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e-Portfolio Templates - imagine the potential!



At the 2011 portfolio forum in Perth WA Kathleen Yancey showed the audience in her Masterclass how to think of e-portfolios in a way that could bring together learning from inside and outside a course - documenting learning obtained outside formal courses, and revealing the linkages between formal courses and extra curricula activities. This approach maximises the value of the resulting portfolio not only for the portfolio author but also their audiences, since for a teacher or adviser it is useful to know what a student is doing outside a course. See tuned as I track down this work by Kathleen. Also see this Slide Share: The proof is in the portfolio: An architecture of the good, the bad and the mediocre by Terrel Rhodes;

Terrel delivered the Masterclass with Kathleen.

Kathleen demonstrated to me the value of holistic portfolio approaches, and this fits in well with my developing interest in templates. At UC we have some experience with competency based templates. In 2011 I worked with Stephen Isbel to develop a Mahara template for 25 students based on Occupational Therapy competencies and reflective practice. In 2012 Misty Adoniou and myself reused this approach and developed a competency based e-portfolio template for Teacher Education, in this case Misty developed the template to cover 4 years.

Wanting to explore the possibilities of templates TLC met with Careers. We informed them of the growing use of e-portfolios and, based on what we had learned from Kathleen and experiences at UC, explored what careers thought of working with TLC and unit conveners to help further develop portfolio templates as a student tool for career planning and development.

Further developments gave me opportunity to identify even more ideas for e-portfolio templates:

  • various conversations (relating to e-portfolios for professional development beyond competencies)
  • an action research project focused on e-portfolios (intended and unintended outcomes of e-portfolios in professional settings for teaching and learning), and;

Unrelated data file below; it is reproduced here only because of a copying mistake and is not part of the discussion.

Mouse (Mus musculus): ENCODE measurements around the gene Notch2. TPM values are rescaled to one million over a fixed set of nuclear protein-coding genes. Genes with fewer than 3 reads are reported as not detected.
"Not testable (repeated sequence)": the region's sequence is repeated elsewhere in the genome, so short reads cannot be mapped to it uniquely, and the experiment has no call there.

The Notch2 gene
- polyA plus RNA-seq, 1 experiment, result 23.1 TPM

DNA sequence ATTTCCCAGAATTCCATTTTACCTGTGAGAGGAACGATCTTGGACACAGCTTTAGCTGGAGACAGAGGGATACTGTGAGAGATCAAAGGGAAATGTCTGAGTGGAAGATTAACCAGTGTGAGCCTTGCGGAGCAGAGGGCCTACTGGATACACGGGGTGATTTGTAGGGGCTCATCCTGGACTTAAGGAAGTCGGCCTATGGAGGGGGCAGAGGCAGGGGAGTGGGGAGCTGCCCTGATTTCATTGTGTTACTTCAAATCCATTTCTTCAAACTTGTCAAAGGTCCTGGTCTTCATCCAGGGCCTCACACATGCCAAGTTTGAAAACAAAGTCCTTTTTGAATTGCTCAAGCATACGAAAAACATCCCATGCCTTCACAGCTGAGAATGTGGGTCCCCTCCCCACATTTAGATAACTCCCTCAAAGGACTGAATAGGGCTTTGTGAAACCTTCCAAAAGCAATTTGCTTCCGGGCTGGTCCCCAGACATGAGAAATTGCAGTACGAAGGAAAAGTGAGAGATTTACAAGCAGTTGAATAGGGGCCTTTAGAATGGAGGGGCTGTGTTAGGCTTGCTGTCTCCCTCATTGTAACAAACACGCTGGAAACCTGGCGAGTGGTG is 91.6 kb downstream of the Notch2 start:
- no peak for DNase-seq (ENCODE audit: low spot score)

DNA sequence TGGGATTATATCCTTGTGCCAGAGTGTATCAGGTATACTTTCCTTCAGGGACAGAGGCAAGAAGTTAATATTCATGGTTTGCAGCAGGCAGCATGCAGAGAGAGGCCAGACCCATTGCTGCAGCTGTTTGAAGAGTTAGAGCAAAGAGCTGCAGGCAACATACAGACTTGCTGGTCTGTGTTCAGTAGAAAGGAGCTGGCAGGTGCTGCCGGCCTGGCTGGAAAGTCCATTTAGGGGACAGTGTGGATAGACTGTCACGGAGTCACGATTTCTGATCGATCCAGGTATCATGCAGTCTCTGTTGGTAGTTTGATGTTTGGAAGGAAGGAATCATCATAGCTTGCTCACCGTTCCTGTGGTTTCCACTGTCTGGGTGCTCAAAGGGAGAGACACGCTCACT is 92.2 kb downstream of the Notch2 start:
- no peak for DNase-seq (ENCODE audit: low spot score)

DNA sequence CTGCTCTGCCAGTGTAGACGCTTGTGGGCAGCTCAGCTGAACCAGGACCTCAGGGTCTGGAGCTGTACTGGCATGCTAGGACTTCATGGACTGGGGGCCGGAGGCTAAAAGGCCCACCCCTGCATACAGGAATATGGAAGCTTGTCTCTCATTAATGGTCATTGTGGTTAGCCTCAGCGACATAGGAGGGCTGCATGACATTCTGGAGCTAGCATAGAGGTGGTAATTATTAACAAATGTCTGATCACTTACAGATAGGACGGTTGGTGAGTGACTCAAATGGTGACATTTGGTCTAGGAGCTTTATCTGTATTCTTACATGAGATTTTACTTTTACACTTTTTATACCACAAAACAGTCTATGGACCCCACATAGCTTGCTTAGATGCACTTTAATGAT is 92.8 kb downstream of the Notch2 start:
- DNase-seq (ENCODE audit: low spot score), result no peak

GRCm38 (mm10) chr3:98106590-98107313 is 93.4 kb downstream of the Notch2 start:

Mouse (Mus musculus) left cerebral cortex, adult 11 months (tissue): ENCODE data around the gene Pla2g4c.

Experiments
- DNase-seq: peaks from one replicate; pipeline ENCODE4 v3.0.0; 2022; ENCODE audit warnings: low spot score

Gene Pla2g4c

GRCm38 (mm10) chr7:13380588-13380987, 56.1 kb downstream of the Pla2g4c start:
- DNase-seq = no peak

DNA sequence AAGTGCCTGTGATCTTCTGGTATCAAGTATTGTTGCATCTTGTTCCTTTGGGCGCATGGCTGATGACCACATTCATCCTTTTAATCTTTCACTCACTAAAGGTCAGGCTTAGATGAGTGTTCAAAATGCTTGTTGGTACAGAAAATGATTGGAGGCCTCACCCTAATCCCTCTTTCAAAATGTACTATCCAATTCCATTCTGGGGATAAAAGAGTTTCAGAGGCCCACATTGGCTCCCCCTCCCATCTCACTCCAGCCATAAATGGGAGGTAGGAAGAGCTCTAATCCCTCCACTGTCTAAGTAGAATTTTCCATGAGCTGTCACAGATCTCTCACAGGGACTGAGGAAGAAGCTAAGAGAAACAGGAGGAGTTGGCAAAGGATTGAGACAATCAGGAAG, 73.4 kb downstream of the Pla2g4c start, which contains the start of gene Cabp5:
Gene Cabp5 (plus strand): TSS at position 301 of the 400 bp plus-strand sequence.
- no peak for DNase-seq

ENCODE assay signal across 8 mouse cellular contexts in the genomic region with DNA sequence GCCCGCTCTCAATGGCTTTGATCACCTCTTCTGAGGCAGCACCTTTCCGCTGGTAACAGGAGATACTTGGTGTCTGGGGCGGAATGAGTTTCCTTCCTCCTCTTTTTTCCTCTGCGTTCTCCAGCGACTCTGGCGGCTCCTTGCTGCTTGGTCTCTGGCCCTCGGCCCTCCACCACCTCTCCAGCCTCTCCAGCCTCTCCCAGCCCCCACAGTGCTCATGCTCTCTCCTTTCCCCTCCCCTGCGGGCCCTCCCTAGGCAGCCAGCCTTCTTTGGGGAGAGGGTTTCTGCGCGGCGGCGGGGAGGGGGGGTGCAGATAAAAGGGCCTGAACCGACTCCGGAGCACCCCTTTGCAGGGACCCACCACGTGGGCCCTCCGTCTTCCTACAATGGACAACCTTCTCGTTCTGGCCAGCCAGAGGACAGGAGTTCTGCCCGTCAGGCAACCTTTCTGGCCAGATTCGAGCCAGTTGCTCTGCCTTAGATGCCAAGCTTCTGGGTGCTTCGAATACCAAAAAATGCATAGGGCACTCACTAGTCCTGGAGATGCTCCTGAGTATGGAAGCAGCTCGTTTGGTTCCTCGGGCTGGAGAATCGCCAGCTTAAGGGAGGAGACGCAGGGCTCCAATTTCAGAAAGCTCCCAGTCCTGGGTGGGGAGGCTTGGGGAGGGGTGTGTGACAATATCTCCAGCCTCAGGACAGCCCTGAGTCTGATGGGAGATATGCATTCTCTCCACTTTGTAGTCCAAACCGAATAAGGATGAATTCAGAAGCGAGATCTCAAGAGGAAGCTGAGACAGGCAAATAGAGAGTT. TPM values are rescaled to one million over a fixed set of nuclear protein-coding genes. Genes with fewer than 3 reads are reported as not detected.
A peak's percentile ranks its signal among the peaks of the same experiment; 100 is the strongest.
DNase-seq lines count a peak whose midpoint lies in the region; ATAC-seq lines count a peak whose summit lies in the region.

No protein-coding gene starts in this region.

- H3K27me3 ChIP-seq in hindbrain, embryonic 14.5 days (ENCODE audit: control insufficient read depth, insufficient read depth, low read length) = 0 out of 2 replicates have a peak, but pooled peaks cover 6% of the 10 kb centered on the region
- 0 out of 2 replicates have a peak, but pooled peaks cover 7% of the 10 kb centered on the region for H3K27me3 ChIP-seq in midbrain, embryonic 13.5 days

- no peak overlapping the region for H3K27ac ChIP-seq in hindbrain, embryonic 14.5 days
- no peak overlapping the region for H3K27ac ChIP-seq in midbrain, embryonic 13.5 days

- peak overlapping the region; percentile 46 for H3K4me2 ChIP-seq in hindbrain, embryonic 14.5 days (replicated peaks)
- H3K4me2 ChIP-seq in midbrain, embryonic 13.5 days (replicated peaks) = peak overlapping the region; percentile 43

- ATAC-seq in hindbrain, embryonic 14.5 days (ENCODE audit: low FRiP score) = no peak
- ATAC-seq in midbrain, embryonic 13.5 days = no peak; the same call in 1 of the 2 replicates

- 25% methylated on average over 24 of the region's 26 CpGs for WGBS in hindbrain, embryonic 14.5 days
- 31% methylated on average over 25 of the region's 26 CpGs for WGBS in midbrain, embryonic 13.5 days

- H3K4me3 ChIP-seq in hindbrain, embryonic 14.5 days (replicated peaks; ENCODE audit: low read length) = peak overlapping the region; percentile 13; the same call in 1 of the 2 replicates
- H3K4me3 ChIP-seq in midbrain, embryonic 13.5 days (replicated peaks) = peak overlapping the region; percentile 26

• my presence at an OT accreditation meeting (where the professional body identified graduate skills development needs)


These events made it clear to me that the personalised environment of an e-portfolio was ideally suited to creating career, discipline, professional, etc specific or generic templates that could:


  • inform students of their possible curriculum trajectory over the next 4 years (as with the 2012 template from teacher education). In a SAFFIRE related conversation Alan Arnold and Jonathan Powles termed this as helping students to develop a sense of a "learning journey", enabling them to see how individual units they experienced were connected to each other.
  • inform students of the kinds of things their chosen profession will be looking for on graduation (a use derived from the OT accreditation meeting).
  • be tailored by students with support from faculty, careers and other services internal and external to the university - cutting out things they won't need and keeping template items of use (since templates are unlikely to be developed specifically for each students, students would need to tailor the ones developed for their chosen areas). 
  • help students benchmark progress against each other through sharing access to e-portfolios (as seen among Teacher Education and OT students during 2011/2012).
  • inform students of the kind of careers related skills that will benefit them and the support that exists to help them develop those skills (ideas raised by the Careers service).
  • there will be many more advantages of these course/profession/careers based portfolio templates - please your ideas to the comments.

Possible template lenses:

During 2012 Misty Adoniou observed a trend when comparing performances or the traditional paper based portfolio against the digital portfolios. The students using the digital portfolios faired better overall. When the paper based portfolio students questioned why their peers faired better in grades Misty was able to determine that the template in the digital portfolio made it easy for those students to see exactly what was expected in terms of competencies to be met, types of evidence to collect, etc. The digital portfolio template acted as an extremely high degree of assessment transparency.

Comments

  1. In the case of marketing the use of a portfolio for all students we should also look into exploiting the social features of Mahara - e.g. campus services each having a portfolio or even a group that students can subscribe to, advising students they can create profiles and connect with other students in Mahara, etc.

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